Ireland is making steps toward alcohol and cancer warnings

Ireland is asking the European Commission for regulatory approval to include health warnings on alcohol products, including "alcohol causes liver disease" and "alcohol causes fatal cancers".

By Lauri Beekmann,
Executive Director, NordAN
July 3, 2022

Eunan McKinney,
Head of Communications,
Alcohol Action Ireland

Photo by Anna Shvets

In 2018, Ireland enacted a comprehensive package of measures to tackle alcohol-related harm. The law included calorie information and health warnings on alcohol products. The act specifies that every alcohol product must be accompanied by a warning which informs the public of the dangers of alcohol when pregnant and of the link between alcohol and fatal cancers.

These warnings should ensure that no alcohol product can be sold without bearing a warning that informs the public that:

(i) “Drinking alcohol causes liver disease”
(ii) displays a health symbol intended to inform the public of the danger of alcohol consumption when pregnant, and
(iii) “There is a direct link between alcohol and fatal cancers”

The Public Health Alcohol Act was enacted more than 1300 days ago but the "key measure that would ensure citizens are informed of the inherent health risk from alcohol use, including the direct link between alcohol and fatal cancers, still lay dormant, awaiting a Commencement Order by the Minister for Health," states Alcohol Action Ireland.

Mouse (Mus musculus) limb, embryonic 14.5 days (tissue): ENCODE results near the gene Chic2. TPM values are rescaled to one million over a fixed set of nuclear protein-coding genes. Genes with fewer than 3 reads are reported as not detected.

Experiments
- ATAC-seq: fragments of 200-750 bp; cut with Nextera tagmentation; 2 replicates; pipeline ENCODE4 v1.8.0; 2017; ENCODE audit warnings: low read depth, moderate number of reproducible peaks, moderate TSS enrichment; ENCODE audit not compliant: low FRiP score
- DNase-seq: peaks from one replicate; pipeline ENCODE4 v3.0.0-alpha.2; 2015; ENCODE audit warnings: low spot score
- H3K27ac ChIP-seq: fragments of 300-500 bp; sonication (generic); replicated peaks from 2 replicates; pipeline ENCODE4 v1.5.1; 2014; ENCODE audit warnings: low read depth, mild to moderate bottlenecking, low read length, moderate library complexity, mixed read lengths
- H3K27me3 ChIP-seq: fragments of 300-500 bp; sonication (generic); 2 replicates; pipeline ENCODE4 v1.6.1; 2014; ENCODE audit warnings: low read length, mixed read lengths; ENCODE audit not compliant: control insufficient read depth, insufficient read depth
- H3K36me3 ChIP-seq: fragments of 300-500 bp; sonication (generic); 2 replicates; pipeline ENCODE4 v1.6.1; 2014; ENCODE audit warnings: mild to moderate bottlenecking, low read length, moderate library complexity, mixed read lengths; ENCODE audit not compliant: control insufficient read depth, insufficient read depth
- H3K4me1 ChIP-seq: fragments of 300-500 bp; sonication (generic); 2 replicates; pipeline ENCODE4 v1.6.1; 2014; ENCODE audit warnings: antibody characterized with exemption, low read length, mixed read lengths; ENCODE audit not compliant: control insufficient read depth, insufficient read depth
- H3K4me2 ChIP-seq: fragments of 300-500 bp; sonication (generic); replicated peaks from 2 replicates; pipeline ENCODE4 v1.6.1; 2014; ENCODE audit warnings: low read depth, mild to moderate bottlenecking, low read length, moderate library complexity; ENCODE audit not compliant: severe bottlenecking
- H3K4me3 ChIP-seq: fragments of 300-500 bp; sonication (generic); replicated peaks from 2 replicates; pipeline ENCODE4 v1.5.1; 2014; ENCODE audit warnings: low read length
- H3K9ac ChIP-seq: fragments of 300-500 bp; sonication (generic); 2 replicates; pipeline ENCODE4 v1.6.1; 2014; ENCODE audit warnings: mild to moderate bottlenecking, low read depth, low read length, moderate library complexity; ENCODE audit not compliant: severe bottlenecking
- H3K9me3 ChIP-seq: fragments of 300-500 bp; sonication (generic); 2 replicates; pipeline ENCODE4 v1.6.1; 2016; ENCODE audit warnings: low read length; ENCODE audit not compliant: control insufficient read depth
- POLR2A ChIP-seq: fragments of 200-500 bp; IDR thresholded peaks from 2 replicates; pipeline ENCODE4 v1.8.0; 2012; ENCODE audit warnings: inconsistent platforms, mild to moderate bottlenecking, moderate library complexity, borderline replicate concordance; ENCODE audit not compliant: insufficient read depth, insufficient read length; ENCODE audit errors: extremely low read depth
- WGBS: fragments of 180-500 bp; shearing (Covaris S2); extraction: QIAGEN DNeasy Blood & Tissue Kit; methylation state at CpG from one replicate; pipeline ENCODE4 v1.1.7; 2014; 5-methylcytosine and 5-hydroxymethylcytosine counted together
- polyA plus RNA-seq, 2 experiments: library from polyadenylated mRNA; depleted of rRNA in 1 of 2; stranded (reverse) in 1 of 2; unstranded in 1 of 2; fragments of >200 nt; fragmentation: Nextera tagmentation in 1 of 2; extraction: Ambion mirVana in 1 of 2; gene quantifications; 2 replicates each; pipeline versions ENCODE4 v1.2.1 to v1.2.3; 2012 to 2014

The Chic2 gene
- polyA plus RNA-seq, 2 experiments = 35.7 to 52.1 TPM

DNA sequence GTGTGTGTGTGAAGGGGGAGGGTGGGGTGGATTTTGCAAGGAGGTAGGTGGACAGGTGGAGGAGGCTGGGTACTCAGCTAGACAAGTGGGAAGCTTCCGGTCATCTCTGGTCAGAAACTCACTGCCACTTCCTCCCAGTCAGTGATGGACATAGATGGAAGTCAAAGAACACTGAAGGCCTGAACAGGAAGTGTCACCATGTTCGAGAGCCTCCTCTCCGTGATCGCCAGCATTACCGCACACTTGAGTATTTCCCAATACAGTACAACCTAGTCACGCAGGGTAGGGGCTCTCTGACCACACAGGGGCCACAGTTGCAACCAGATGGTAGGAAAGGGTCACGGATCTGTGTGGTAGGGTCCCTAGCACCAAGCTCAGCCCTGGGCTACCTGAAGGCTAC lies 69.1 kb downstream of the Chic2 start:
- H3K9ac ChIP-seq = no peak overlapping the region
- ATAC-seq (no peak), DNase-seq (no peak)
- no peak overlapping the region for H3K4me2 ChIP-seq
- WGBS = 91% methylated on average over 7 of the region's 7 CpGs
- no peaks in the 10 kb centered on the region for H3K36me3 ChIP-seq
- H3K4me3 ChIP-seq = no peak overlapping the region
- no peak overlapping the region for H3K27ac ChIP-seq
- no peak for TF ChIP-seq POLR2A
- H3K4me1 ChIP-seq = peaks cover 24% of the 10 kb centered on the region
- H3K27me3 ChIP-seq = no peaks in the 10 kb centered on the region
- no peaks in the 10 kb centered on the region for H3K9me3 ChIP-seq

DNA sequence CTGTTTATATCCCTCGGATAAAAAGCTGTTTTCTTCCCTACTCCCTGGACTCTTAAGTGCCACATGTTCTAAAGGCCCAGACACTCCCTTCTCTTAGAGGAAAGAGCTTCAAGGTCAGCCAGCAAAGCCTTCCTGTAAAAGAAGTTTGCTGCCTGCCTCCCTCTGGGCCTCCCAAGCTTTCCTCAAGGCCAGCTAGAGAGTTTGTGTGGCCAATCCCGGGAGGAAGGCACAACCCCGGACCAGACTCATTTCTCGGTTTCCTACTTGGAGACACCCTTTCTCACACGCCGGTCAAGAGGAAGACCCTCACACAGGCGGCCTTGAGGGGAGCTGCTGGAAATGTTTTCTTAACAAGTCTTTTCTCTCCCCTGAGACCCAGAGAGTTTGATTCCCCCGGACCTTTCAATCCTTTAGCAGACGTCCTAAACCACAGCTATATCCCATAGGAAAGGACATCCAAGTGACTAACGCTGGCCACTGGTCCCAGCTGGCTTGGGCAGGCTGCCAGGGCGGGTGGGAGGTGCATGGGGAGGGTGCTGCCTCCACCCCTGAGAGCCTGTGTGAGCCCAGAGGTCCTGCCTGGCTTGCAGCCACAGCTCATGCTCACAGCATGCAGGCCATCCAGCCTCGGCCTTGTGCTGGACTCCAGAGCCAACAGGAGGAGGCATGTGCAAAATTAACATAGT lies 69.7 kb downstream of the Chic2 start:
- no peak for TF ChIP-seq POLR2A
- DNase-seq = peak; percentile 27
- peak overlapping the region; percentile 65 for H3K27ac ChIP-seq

On June 21 2022, the Irish Government made an application to the European Commission to enact these regulations that would put health warnings on all alcohol products. In compliance with EU legislation, the state must notify the European Commission of any draft technical regulation before it is implemented. Starting from the date of notification of the draft, a three-month standstill period (ending on September 22, 2022) – during which the notifying Member State cannot adopt the technical regulation in question – enables the Commission and the other Member States to examine the notified text and to respond appropriately. If they object, the adoption of these measures will be delayed. 

According to the submitted notification "in order to reduce the impacts on economic operators the requirement has a three year lead-in time. In addition, the lead-in time will not begin until the submitted regulations have been finalised and businesses have certainty about their obligations." 

We asked
Eunan McKinney of Alcohol Action Ireland about it. "Ireland´s notification to the EU now, provides our colleagues across Europe, and the wider global advocacy and stakeholder community, an opportunity to add their voice by way of submission to the necessity of having health warnings placed on products." 

Submissions can be made HERE